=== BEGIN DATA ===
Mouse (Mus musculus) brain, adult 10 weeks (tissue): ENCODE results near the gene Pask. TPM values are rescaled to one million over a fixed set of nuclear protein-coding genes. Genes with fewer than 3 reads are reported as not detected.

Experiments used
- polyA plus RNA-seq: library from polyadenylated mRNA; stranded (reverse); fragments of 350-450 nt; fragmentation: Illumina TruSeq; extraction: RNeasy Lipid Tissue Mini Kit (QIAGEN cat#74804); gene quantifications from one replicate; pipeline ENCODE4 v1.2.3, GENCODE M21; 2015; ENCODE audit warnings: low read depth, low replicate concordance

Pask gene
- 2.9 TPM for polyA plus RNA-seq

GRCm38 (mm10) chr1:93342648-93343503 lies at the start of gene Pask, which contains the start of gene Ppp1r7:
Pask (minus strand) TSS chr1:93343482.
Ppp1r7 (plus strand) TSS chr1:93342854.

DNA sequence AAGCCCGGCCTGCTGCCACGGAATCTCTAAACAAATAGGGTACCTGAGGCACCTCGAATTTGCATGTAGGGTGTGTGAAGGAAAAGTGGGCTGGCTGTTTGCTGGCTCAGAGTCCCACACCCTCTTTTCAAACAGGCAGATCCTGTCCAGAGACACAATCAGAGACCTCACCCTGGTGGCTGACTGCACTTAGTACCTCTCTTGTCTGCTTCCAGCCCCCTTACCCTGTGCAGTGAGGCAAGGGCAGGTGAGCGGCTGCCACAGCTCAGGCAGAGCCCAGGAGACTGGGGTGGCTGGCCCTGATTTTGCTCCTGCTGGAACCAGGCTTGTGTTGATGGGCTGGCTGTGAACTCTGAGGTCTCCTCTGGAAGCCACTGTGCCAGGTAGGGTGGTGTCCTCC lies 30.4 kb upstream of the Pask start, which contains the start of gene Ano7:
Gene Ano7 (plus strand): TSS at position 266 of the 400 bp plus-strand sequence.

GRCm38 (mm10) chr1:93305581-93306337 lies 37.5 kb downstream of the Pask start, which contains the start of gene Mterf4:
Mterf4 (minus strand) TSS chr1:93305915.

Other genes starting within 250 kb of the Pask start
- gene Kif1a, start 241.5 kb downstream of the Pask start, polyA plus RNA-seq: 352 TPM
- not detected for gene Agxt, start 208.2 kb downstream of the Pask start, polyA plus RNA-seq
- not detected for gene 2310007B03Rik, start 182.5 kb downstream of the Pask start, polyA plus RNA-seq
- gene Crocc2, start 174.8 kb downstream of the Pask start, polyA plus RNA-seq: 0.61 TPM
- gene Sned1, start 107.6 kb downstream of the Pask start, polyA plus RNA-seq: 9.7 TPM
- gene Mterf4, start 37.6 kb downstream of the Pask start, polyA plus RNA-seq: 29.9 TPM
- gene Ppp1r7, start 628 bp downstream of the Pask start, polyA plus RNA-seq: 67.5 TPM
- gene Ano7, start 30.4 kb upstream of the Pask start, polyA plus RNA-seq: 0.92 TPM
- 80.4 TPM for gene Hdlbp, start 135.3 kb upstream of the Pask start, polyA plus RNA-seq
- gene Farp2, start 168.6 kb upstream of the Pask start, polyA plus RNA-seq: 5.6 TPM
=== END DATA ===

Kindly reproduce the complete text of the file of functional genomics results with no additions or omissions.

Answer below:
Mouse (Mus musculus) brain, adult 10 weeks (tissue): ENCODE results near the gene Pask. TPM values are rescaled to one million over a fixed set of nuclear protein-coding genes. Genes with fewer than 3 reads are reported as not detected.

Experiments used
- polyA plus RNA-seq: library from polyadenylated mRNA; stranded (reverse); fragments of 350-450 nt; fragmentation: Illumina TruSeq; extraction: RNeasy Lipid Tissue Mini Kit (QIAGEN cat#74804); gene quantifications from one replicate; pipeline ENCODE4 v1.2.3, GENCODE M21; 2015; ENCODE audit warnings: low read depth, low replicate concordance

Pask gene
- 2.9 TPM for polyA plus RNA-seq

GRCm38 (mm10) chr1:93342648-93343503 lies at the start of gene Pask, which contains the start of gene Ppp1r7:
Pask (minus strand) TSS chr1:93343482.
Ppp1r7 (plus strand) TSS chr1:93342854.

DNA sequence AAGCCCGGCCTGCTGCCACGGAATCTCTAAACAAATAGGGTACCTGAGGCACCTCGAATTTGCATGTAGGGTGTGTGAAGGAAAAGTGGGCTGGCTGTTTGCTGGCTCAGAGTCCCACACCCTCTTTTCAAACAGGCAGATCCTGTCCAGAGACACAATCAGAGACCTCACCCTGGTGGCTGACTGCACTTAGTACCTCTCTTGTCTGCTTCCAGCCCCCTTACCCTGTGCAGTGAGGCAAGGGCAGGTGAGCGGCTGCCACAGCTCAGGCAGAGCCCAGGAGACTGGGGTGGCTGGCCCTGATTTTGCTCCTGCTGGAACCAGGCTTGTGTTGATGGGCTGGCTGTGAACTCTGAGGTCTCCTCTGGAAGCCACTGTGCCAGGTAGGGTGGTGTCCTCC lies 30.4 kb upstream of the Pask start, which contains the start of gene Ano7:
Gene Ano7 (plus strand): TSS at position 266 of the 400 bp plus-strand sequence.

GRCm38 (mm10) chr1:93305581-93306337 lies 37.5 kb downstream of the Pask start, which contains the start of gene Mterf4:
Mterf4 (minus strand) TSS chr1:93305915.

Other genes starting within 250 kb of the Pask start
- gene Kif1a, start 241.5 kb downstream of the Pask start, polyA plus RNA-seq: 352 TPM
- not detected for gene Agxt, start 208.2 kb downstream of the Pask start, polyA plus RNA-seq
- not detected for gene 2310007B03Rik, start 182.5 kb downstream of the Pask start, polyA plus RNA-seq
- gene Crocc2, start 174.8 kb downstream of the Pask start, polyA plus RNA-seq: 0.61 TPM
- gene Sned1, start 107.6 kb downstream of the Pask start, polyA plus RNA-seq: 9.7 TPM
- gene Mterf4, start 37.6 kb downstream of the Pask start, polyA plus RNA-seq: 29.9 TPM
- gene Ppp1r7, start 628 bp downstream of the Pask start, polyA plus RNA-seq: 67.5 TPM
- gene Ano7, start 30.4 kb upstream of the Pask start, polyA plus RNA-seq: 0.92 TPM
- 80.4 TPM for gene Hdlbp, start 135.3 kb upstream of the Pask start, polyA plus RNA-seq
- gene Farp2, start 168.6 kb upstream of the Pask start, polyA plus RNA-seq: 5.6 TPM